I like a smart story that resonates with me. I enjoy reading and writing clever dialogue that helps the reader appreciate the character, and imparts real wisdom. These are some of the key elements that matter the most to me. Putting these elements in a setting that is unique makes a great book, as it helps the reader consider a world they have never conceptualized before. I think Grey Stone accomplished this.

Michelle:

In Grey Stone, I felt like Whittendon was one of the most complex characters in the book. Without spilling too big of secrets, how did his character change and were you surprised by his choices?

Jean:

It’s good this isn’t a live interview because I really had to think about this one. Wittendon is definitely a crowd favorite (from the very first draft, our boys loved him). I think we always knew that he would morph into something amazing. I’m not sure I realized how sincere and deep he would become (or how charming he would be to the girl crowd – I’ve heard several swoon over him). The scene at the end with Sarak kind of surprised me when we came into it. And it’s still one of my favorite scenes in the book.

Jacob:

I like Wittendon because he is the underdog in this story. He has many challenges, but in the end (without giving away too much) he finds inner strength, and offers himself for a greater good. I wasn’t as surprised by his choices as I was by the choice of the race of dogs. They offered mankind so much, as they do today.

Michelle:

The race of dogs were very interesting and their priorities were different than I might have expected. This is one of those details that makes Grey Stone unique.

Another interesting character is Pietre.  Frequently children are portrayed as being precocious, but he retains his naive, child-like qualities while becoming heroic. How did you make the decisions for his character? Did he speak to you?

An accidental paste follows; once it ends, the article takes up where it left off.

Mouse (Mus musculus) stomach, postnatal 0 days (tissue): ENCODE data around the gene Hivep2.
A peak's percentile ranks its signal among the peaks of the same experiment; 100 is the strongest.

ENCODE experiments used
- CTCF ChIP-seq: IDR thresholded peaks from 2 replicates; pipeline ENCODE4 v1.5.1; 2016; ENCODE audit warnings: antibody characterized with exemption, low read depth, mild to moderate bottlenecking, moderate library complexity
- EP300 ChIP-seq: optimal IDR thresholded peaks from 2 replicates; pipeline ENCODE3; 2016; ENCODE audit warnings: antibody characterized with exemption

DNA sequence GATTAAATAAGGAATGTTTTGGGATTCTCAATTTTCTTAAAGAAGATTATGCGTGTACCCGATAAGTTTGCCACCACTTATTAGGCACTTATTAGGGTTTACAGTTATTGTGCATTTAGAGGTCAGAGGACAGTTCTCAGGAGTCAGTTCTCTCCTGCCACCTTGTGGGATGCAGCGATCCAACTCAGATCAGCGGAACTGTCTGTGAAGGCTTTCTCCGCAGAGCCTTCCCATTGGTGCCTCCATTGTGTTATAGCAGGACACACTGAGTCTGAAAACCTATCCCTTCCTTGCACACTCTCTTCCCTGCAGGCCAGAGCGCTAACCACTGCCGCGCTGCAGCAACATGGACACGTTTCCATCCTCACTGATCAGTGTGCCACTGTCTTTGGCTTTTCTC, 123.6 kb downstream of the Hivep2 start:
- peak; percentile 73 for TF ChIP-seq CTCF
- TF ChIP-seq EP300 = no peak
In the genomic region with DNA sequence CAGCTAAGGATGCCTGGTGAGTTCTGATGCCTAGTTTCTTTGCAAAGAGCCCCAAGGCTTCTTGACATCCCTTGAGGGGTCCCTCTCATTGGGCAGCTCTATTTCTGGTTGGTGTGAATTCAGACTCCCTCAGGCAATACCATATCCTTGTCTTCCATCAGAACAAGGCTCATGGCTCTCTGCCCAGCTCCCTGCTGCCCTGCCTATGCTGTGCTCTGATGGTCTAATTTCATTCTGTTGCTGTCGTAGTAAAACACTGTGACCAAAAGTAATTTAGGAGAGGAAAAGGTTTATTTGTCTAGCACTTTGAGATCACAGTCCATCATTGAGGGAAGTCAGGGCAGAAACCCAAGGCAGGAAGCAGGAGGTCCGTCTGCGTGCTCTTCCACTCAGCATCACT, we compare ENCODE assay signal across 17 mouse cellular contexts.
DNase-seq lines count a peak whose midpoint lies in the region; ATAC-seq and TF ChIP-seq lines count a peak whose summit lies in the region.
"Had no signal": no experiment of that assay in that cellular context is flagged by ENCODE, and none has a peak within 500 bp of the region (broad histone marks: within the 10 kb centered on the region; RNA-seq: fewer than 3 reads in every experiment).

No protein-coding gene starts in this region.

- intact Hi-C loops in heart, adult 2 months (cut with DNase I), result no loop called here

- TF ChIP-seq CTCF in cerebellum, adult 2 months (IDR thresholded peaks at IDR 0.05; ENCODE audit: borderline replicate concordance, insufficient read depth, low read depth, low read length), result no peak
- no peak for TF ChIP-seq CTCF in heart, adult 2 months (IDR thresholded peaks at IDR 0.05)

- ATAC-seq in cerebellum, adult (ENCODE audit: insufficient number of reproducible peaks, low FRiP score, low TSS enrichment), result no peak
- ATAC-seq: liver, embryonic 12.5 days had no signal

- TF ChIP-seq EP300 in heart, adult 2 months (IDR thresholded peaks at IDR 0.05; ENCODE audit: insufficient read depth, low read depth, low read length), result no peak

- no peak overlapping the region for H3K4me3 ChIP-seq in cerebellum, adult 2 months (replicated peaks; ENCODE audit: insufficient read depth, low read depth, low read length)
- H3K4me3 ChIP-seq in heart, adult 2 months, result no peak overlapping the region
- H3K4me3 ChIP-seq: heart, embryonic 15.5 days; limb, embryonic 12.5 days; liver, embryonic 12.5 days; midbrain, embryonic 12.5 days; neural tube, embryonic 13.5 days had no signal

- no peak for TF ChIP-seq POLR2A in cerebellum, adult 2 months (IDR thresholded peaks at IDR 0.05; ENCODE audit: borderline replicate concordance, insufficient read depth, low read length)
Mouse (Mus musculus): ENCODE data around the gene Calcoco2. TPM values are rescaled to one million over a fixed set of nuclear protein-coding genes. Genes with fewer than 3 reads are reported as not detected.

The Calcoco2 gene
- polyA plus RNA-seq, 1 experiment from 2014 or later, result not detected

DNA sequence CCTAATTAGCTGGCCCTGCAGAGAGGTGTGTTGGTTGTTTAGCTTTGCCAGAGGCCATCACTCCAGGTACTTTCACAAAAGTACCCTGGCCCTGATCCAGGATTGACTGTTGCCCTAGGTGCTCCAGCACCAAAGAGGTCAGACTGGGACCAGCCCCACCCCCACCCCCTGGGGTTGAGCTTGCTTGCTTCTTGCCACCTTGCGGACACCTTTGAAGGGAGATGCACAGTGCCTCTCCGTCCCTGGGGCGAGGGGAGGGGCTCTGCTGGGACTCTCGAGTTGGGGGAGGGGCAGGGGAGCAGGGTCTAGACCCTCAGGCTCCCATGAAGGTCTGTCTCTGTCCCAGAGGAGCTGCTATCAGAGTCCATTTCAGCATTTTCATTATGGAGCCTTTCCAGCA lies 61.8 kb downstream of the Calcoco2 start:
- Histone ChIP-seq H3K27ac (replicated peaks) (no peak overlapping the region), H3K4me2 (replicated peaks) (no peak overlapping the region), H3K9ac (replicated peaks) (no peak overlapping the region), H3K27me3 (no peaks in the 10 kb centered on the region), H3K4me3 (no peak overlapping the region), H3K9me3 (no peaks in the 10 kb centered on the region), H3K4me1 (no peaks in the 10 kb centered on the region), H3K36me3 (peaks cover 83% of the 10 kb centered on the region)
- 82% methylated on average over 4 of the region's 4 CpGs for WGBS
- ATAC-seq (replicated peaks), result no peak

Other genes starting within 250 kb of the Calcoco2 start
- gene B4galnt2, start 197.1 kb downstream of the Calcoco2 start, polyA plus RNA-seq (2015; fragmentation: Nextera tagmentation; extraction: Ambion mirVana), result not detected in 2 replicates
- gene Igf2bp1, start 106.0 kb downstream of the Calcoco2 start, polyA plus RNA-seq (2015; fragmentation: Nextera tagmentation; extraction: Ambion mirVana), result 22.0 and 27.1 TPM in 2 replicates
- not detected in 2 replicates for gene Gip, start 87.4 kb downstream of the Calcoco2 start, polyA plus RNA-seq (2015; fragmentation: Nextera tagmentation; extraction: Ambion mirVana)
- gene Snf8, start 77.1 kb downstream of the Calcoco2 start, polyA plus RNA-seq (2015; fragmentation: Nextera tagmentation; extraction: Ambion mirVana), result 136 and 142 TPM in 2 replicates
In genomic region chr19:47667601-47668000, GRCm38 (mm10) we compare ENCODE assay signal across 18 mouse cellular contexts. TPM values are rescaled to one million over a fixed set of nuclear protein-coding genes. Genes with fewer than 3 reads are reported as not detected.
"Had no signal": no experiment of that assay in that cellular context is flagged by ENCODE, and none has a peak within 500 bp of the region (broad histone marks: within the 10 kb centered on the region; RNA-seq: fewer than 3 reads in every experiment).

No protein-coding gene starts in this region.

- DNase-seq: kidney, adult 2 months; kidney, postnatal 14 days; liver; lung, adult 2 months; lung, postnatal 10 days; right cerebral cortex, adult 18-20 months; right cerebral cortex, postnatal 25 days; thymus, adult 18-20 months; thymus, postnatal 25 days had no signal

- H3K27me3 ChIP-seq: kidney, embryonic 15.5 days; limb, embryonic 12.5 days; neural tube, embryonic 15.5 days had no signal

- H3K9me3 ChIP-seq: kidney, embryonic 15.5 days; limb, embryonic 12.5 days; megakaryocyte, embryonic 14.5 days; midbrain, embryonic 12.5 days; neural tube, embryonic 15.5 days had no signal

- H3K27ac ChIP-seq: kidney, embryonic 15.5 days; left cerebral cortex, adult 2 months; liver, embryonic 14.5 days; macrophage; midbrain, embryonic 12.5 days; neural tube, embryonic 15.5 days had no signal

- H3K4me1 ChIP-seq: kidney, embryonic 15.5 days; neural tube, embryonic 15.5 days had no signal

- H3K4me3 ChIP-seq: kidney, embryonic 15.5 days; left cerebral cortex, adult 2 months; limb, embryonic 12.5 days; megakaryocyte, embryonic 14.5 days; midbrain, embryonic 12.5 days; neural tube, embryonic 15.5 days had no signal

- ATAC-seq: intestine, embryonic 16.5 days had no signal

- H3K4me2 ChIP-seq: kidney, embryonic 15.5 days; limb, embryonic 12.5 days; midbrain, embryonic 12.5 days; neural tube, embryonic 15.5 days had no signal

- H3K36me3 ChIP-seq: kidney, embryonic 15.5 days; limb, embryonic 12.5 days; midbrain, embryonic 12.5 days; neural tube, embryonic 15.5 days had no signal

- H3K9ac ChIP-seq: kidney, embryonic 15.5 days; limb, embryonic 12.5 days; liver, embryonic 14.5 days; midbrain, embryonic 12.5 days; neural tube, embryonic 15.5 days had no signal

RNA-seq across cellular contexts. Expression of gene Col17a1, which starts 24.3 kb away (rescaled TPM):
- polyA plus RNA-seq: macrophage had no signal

Jean:

This in an interesting questions, and something I’ve actually thought quite a bit about. So many child characters are precocious in some way or another. There were time s I worried that we’d left Pietre too normal. But for me it was a conscious decision. I wanted him to be an every day kind of character – no magical powers, no genius. But a very big heart. I wanted the choices of the characters to be more important than what their powers were. In Pietre’s case, that meant that he remained a regular boy. With some big decisions to make.

Jacob:

I found that Pietre lived a life that was full and adventurous. I liked that he serves as a role model for young people today. I ask my kids all the time, “Why don’t you go outside and play? Fight some werewolves and run with the wild dogs.” There just isn’t enough of this going on today.

Michelle:

I just read an article about how children are so focused on screen-time that they don’t play. Exciting books are a great way for our kids to learn how to fight the werewolves again.